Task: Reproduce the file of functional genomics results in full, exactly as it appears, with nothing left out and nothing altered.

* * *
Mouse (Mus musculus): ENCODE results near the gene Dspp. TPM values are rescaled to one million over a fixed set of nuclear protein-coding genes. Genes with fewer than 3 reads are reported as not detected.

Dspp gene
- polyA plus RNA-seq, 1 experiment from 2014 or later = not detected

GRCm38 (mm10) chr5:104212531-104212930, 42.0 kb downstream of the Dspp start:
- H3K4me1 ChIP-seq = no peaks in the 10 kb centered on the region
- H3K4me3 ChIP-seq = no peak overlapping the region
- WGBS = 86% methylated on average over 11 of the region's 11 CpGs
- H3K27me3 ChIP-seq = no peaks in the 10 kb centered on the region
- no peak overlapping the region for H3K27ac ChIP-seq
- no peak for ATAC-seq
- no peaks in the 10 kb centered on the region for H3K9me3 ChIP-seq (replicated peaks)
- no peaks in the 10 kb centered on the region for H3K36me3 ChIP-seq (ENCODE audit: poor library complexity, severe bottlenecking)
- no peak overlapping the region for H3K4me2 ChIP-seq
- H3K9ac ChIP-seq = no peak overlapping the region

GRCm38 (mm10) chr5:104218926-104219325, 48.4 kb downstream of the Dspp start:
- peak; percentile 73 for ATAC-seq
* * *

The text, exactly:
Mouse (Mus musculus): ENCODE results near the gene Dspp. TPM values are rescaled to one million over a fixed set of nuclear protein-coding genes. Genes with fewer than 3 reads are reported as not detected.

Dspp gene
- polyA plus RNA-seq, 1 experiment from 2014 or later = not detected

GRCm38 (mm10) chr5:104212531-104212930, 42.0 kb downstream of the Dspp start:
- H3K4me1 ChIP-seq = no peaks in the 10 kb centered on the region
- H3K4me3 ChIP-seq = no peak overlapping the region
- WGBS = 86% methylated on average over 11 of the region's 11 CpGs
- H3K27me3 ChIP-seq = no peaks in the 10 kb centered on the region
- no peak overlapping the region for H3K27ac ChIP-seq
- no peak for ATAC-seq
- no peaks in the 10 kb centered on the region for H3K9me3 ChIP-seq (replicated peaks)
- no peaks in the 10 kb centered on the region for H3K36me3 ChIP-seq (ENCODE audit: poor library complexity, severe bottlenecking)
- no peak overlapping the region for H3K4me2 ChIP-seq
- H3K9ac ChIP-seq = no peak overlapping the region

GRCm38 (mm10) chr5:104218926-104219325, 48.4 kb downstream of the Dspp start:
- peak; percentile 73 for ATAC-seq